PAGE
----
In two weeks, Pride Month will commence. It was created to commemorate the June 1969 Stonewall Riots, which is considered a defining moment in commencement of the movement to protect the civil rights of people who are gender affirmed, gender diverse, and/or not heterosexual-only. As Susan Marine, Assistant Professor and Director of the Higher Education Graduate Program at Merrimack College, explains:
The Stonewall Riots, named for the New York City bar (the Stonewall Inn) where they originated, represented a key historical moment of resistance to police (and societal) mistreatment of LGBT people. When police raided the Greenwich Village bar for no reason . . ., aiming to “round up” and arrest the patrons, the patrons, along with hundreds of supporters, fought back, actively standing up to the brutality. Although the riots have frequently been attributed to gay men, it is now well documented that the resistance effort was largely led by Sylvia Rivera, a well-known transgender activist.
Much has transpired since 1969. Today, the vast majority of Americans believe lesbian and gay employees should have equal employment rights, and just last June the U.S. Supreme Court held that state laws barring same-sex marriage are unconstitutional. In the opening sentence of the Court’s decision, Justice Anthony Kennedy stated, “The Constitution promises liberty to all within its reach, a liberty that includes certain specific rights that allow persons . . . to define and express their identity.”
Despite such a broad, sweeping statement, people whose gender identity or expression transgresses gender stereotypes still face rampant discrimination.
However, the tide has begun to swiftly turn over the past few years. A growing number of administrative agencies and courts are holding that discrimination against transgender individuals is illegal. The good news for employers and other organizations is that it is very easy to treat gender-affirmed and gender-diverse people – my preferred way to refer to transgender individuals – with dignity and respect.
No special policies and procedures are needed when an employer has an ethos of treating people with respect and dignity. Just a little common sense, some training, and the usual tools of the trade of the human resource professional are all that are needed.
On Wednesday, June 8, from 12:00 to 1:30, I will be presenting the new Pro Bono Partnership webinar Gender Identity and Sexual Orientation in Today’s Workplaces, Schools, Shelters, and Other Environments. The webinar will provide an overview of the law relating to gender identity and sexual orientation (GISO) and an easy-to-follow roadmap for achieving compliant, welcoming environments.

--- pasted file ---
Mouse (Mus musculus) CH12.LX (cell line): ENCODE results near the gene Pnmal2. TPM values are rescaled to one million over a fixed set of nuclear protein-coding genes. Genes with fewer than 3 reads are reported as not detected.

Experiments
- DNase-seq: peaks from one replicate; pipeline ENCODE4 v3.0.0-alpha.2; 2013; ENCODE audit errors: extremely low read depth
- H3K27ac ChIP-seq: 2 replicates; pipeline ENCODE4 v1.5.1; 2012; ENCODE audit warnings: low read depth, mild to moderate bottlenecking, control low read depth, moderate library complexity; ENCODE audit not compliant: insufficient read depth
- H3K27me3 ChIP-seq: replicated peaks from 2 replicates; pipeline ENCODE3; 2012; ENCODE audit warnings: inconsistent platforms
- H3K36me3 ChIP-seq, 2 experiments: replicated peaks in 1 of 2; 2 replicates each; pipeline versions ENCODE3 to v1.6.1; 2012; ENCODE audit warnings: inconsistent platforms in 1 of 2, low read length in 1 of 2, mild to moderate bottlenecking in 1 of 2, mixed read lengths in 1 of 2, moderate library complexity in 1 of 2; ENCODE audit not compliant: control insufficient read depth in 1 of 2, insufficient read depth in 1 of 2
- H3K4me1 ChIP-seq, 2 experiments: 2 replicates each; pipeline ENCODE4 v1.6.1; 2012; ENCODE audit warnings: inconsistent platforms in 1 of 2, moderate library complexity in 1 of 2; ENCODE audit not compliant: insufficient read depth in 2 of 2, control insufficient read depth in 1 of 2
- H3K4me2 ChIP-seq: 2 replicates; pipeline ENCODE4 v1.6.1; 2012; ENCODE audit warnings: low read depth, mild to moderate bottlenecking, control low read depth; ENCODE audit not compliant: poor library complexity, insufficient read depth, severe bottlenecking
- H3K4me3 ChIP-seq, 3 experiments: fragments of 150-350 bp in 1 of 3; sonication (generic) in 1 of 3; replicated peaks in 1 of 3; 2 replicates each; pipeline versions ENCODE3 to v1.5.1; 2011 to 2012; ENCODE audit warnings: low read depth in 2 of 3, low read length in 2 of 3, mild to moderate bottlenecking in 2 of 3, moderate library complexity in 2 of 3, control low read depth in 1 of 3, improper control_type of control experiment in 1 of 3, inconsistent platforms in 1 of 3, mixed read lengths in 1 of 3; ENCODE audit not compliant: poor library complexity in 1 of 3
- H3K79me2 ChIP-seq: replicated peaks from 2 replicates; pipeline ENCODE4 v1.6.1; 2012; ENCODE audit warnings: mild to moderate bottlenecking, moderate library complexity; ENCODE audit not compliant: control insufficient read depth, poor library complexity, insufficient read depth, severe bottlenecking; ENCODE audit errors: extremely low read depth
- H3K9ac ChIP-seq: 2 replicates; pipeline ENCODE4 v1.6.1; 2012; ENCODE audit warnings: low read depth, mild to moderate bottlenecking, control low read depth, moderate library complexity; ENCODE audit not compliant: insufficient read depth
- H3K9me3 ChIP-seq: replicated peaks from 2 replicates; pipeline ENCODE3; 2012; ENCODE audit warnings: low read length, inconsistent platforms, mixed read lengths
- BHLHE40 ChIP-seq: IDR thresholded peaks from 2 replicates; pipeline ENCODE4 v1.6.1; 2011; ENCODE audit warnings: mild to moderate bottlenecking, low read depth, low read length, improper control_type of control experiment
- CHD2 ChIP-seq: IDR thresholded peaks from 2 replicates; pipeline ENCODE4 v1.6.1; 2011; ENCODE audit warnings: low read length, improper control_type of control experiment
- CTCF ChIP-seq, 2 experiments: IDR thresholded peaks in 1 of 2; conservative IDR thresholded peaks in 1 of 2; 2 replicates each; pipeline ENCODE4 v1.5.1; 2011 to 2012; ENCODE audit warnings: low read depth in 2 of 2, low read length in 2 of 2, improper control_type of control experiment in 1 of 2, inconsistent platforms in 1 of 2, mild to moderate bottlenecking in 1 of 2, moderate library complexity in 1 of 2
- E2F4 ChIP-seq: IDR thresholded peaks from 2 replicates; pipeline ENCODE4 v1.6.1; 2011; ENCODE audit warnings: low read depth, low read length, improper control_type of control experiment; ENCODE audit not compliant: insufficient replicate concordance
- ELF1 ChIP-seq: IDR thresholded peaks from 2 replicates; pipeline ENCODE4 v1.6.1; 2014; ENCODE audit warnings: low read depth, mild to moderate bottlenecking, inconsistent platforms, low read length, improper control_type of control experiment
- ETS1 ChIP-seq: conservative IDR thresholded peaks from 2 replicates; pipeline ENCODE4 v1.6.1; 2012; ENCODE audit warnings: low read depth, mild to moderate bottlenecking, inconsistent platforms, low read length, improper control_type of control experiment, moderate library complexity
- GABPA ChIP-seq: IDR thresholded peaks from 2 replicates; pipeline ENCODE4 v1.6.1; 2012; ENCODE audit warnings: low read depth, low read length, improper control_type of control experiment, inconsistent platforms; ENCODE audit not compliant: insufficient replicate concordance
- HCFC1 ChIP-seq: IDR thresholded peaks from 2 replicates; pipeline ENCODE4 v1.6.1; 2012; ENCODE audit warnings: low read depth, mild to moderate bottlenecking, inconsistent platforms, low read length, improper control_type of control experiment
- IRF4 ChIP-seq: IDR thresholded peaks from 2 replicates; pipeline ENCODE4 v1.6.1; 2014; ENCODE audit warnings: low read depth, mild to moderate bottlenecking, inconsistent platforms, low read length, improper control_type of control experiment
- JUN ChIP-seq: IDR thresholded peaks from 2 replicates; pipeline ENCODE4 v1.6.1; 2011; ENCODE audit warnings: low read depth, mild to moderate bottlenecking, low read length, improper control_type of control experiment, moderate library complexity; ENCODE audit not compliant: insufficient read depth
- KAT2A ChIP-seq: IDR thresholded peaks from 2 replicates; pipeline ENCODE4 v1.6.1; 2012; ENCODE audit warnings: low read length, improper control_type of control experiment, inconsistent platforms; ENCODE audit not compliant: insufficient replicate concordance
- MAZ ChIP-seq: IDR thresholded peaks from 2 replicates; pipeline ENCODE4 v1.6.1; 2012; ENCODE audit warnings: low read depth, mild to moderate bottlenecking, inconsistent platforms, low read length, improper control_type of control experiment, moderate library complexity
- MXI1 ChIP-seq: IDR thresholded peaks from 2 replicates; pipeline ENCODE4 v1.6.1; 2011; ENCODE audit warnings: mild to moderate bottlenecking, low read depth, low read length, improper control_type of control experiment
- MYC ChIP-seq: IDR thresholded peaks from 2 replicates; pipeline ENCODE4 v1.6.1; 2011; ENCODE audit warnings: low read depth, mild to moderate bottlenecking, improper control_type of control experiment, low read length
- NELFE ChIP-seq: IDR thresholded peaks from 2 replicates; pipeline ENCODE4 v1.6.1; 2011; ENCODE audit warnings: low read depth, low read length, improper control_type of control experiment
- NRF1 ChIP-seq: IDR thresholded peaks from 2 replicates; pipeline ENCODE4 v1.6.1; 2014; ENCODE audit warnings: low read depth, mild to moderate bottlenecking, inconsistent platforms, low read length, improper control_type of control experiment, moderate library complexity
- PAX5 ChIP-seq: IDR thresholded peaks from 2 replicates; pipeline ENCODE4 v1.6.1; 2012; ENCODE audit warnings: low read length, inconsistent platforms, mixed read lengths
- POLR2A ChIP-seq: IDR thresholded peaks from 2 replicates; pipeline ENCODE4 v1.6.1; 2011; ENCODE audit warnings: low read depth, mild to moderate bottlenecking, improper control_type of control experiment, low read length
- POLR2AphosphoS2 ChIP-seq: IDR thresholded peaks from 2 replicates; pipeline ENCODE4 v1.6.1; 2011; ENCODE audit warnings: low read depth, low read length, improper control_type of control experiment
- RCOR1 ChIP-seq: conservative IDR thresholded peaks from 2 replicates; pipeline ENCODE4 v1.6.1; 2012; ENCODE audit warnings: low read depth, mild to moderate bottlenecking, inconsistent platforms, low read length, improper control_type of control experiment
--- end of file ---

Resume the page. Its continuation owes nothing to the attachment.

- To register for the webinar, go to www.probonopartner.org/learning-center/upcoming-workshops-webinars/giso.
Here are some of the key practical pointers I will be covering:
- Avoid labeling people with terms such as “transgender.” As a standard business practice we don’t label employees as “black,” “disabled,” or “red-headed.” So why call someone “transgender”?
- The medical community and many in the legal community now recognize that “sex” isn’t binary. Like color, gender is a continuum.
- If senior and middle managers model what is deemed acceptable behavior, other employees will follow suit. These managers need to ensure that others do not intentionally misgender an LGBT person.
- An individual employee’s religious belief that LGBT people are “ungodly” does not trump an employer’s right and duty to provide a respectful workplace for all employees.
- Medical information relating to a gender affirmation/transition is treated just like any other medical information.
- All individuals should be allowed to dress and groom in a professional manner that is in accord with their gender identity.
- All individuals should be allowed to use sex-segregated facilities, such as restrooms, in accordance with their gender identity. It’s the law and, contrary to the repeated claims of foes of LGBT rights, allowing gender-affirmed and gender-diverse people to “pee in peace” hasn’t presented any safety problems for other people.
- Health insurance plans that exclude coverage for medically necessary gender-affirming medical procedures and/or for same-sex spouses (when coverage is provided for different-sex spouses) most likely violate the law.
As eloquently explained by Coretta Scott King in 1994, in the context of a proposed federal law to bar discrimination based on sexual orientation:
I believe that freedom and justice cannot be parceled out in pieces to suit political convenience. As my husband Martin Luther King, Jr. said, “Injustice anywhere is a threat to justice everywhere.” On another occasion he said, “I have worked too long and hard against segregated public accommodations to end up segregating my moral concern. Justice is indivisible.” Like Martin, I don’t believe you can stand for freedom for one group of people and deny it to others.
Christine Michelle Duffy is a senior staff attorney with Pro Bono Partnership. Christine is editor-in-chief and contributing author of the critically acclaimed treatise Gender Identity and Sexual Orientation Discrimination in the Workplace: A Practical Guide, all royalties from which are being donated to the GLBTQ Legal Advocates & Defenders (GLAD). Several portions of the book, including its two forewords, Unfinished Business (by retired New Jersey Supreme Court Justice Virginia Long and National Center for Lesbian Rights Staff Attorney Asaf Orr) and With Fairness for All (by Delaware Governor Jack Markell), are available for free download at www.probonopartner.org/blog/gender-identity-sexual-orientation-discrimination-workplace-practical-guide.
Photo at top is courtesy Creative Commons